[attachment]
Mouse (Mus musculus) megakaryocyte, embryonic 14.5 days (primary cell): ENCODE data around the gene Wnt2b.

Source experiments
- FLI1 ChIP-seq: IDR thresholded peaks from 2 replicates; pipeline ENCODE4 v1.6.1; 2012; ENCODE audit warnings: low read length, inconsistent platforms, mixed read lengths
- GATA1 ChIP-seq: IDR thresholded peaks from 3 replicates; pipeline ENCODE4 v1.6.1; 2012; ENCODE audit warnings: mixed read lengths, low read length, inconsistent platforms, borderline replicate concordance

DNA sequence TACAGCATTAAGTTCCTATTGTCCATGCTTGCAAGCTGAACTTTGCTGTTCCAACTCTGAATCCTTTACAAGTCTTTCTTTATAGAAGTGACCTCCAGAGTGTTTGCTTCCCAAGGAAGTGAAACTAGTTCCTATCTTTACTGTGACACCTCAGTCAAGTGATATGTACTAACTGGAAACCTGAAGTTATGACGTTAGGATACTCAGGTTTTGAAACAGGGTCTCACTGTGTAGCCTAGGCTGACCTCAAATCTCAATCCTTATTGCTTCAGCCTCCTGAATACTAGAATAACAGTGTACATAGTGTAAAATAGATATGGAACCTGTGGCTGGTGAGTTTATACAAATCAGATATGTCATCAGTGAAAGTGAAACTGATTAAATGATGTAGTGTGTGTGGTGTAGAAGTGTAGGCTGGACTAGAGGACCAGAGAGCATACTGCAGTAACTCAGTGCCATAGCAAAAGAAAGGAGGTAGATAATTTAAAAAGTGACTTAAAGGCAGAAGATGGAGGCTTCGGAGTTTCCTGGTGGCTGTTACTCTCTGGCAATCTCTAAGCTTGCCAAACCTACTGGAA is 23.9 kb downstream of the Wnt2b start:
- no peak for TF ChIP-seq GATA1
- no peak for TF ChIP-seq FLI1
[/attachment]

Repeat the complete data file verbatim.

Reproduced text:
Mouse (Mus musculus) megakaryocyte, embryonic 14.5 days (primary cell): ENCODE data around the gene Wnt2b.

Source experiments
- FLI1 ChIP-seq: IDR thresholded peaks from 2 replicates; pipeline ENCODE4 v1.6.1; 2012; ENCODE audit warnings: low read length, inconsistent platforms, mixed read lengths
- GATA1 ChIP-seq: IDR thresholded peaks from 3 replicates; pipeline ENCODE4 v1.6.1; 2012; ENCODE audit warnings: mixed read lengths, low read length, inconsistent platforms, borderline replicate concordance

DNA sequence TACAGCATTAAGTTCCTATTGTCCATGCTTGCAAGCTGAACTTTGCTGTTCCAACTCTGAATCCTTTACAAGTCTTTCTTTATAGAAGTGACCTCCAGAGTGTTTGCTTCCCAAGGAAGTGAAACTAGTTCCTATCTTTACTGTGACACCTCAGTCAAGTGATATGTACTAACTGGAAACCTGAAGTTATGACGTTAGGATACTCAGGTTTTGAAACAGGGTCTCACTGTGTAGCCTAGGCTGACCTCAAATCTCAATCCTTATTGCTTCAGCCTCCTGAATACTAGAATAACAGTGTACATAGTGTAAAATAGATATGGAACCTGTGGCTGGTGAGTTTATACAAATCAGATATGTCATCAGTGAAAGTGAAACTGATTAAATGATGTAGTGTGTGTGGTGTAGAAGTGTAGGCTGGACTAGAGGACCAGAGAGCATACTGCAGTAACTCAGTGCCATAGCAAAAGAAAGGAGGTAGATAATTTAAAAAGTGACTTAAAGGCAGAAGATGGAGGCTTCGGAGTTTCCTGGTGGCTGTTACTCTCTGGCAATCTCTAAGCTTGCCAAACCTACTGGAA is 23.9 kb downstream of the Wnt2b start:
- no peak for TF ChIP-seq GATA1
- no peak for TF ChIP-seq FLI1